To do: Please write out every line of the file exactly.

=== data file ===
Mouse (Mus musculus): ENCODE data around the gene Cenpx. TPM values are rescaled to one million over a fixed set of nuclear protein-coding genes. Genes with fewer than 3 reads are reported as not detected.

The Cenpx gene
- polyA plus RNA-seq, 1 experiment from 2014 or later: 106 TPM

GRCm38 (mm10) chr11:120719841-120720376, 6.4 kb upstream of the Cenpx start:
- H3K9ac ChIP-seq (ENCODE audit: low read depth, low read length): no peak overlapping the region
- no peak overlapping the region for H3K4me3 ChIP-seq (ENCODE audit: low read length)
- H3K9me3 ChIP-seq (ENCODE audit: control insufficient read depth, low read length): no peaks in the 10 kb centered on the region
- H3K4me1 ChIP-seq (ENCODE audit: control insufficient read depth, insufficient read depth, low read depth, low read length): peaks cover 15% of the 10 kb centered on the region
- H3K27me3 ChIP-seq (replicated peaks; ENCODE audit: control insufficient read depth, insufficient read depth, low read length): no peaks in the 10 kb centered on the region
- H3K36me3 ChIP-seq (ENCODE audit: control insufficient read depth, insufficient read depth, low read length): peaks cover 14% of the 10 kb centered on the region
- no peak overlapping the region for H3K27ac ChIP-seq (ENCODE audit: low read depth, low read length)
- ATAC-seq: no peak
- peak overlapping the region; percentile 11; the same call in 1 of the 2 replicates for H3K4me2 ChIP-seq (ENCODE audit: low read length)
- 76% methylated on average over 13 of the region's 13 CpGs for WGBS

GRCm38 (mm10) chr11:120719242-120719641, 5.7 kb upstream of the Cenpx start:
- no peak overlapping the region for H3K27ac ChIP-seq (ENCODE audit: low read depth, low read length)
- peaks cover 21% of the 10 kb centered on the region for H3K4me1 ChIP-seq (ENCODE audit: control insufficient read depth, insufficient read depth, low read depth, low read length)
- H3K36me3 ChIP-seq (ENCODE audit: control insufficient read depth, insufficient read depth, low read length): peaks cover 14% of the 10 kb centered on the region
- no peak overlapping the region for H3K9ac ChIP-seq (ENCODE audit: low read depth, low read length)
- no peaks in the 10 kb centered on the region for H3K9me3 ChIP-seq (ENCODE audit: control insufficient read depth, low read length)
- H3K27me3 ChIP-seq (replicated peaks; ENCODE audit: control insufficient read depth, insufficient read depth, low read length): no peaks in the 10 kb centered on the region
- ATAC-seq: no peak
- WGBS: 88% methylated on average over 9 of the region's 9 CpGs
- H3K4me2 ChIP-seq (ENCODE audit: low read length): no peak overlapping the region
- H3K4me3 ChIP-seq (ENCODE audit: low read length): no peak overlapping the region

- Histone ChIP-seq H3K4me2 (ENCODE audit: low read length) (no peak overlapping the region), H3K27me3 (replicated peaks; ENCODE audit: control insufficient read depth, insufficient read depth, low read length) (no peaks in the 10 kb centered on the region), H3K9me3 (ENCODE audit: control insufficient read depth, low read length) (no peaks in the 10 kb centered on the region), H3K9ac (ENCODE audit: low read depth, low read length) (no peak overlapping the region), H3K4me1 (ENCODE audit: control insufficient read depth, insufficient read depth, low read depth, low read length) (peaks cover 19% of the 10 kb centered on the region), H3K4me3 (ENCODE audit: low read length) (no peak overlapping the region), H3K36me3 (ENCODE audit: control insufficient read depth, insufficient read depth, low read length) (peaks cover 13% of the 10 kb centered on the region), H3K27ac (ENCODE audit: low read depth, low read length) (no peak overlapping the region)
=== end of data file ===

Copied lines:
Mouse (Mus musculus): ENCODE data around the gene Cenpx. TPM values are rescaled to one million over a fixed set of nuclear protein-coding genes. Genes with fewer than 3 reads are reported as not detected.

The Cenpx gene
- polyA plus RNA-seq, 1 experiment from 2014 or later: 106 TPM

GRCm38 (mm10) chr11:120719841-120720376, 6.4 kb upstream of the Cenpx start:
- H3K9ac ChIP-seq (ENCODE audit: low read depth, low read length): no peak overlapping the region
- no peak overlapping the region for H3K4me3 ChIP-seq (ENCODE audit: low read length)
- H3K9me3 ChIP-seq (ENCODE audit: control insufficient read depth, low read length): no peaks in the 10 kb centered on the region
- H3K4me1 ChIP-seq (ENCODE audit: control insufficient read depth, insufficient read depth, low read depth, low read length): peaks cover 15% of the 10 kb centered on the region
- H3K27me3 ChIP-seq (replicated peaks; ENCODE audit: control insufficient read depth, insufficient read depth, low read length): no peaks in the 10 kb centered on the region
- H3K36me3 ChIP-seq (ENCODE audit: control insufficient read depth, insufficient read depth, low read length): peaks cover 14% of the 10 kb centered on the region
- no peak overlapping the region for H3K27ac ChIP-seq (ENCODE audit: low read depth, low read length)
- ATAC-seq: no peak
- peak overlapping the region; percentile 11; the same call in 1 of the 2 replicates for H3K4me2 ChIP-seq (ENCODE audit: low read length)
- 76% methylated on average over 13 of the region's 13 CpGs for WGBS

GRCm38 (mm10) chr11:120719242-120719641, 5.7 kb upstream of the Cenpx start:
- no peak overlapping the region for H3K27ac ChIP-seq (ENCODE audit: low read depth, low read length)
- peaks cover 21% of the 10 kb centered on the region for H3K4me1 ChIP-seq (ENCODE audit: control insufficient read depth, insufficient read depth, low read depth, low read length)
- H3K36me3 ChIP-seq (ENCODE audit: control insufficient read depth, insufficient read depth, low read length): peaks cover 14% of the 10 kb centered on the region
- no peak overlapping the region for H3K9ac ChIP-seq (ENCODE audit: low read depth, low read length)
- no peaks in the 10 kb centered on the region for H3K9me3 ChIP-seq (ENCODE audit: control insufficient read depth, low read length)
- H3K27me3 ChIP-seq (replicated peaks; ENCODE audit: control insufficient read depth, insufficient read depth, low read length): no peaks in the 10 kb centered on the region
- ATAC-seq: no peak
- WGBS: 88% methylated on average over 9 of the region's 9 CpGs
- H3K4me2 ChIP-seq (ENCODE audit: low read length): no peak overlapping the region
- H3K4me3 ChIP-seq (ENCODE audit: low read length): no peak overlapping the region

- Histone ChIP-seq H3K4me2 (ENCODE audit: low read length) (no peak overlapping the region), H3K27me3 (replicated peaks; ENCODE audit: control insufficient read depth, insufficient read depth, low read length) (no peaks in the 10 kb centered on the region), H3K9me3 (ENCODE audit: control insufficient read depth, low read length) (no peaks in the 10 kb centered on the region), H3K9ac (ENCODE audit: low read depth, low read length) (no peak overlapping the region), H3K4me1 (ENCODE audit: control insufficient read depth, insufficient read depth, low read depth, low read length) (peaks cover 19% of the 10 kb centered on the region), H3K4me3 (ENCODE audit: low read length) (no peak overlapping the region), H3K36me3 (ENCODE audit: control insufficient read depth, insufficient read depth, low read length) (peaks cover 13% of the 10 kb centered on the region), H3K27ac (ENCODE audit: low read depth, low read length) (no peak overlapping the region)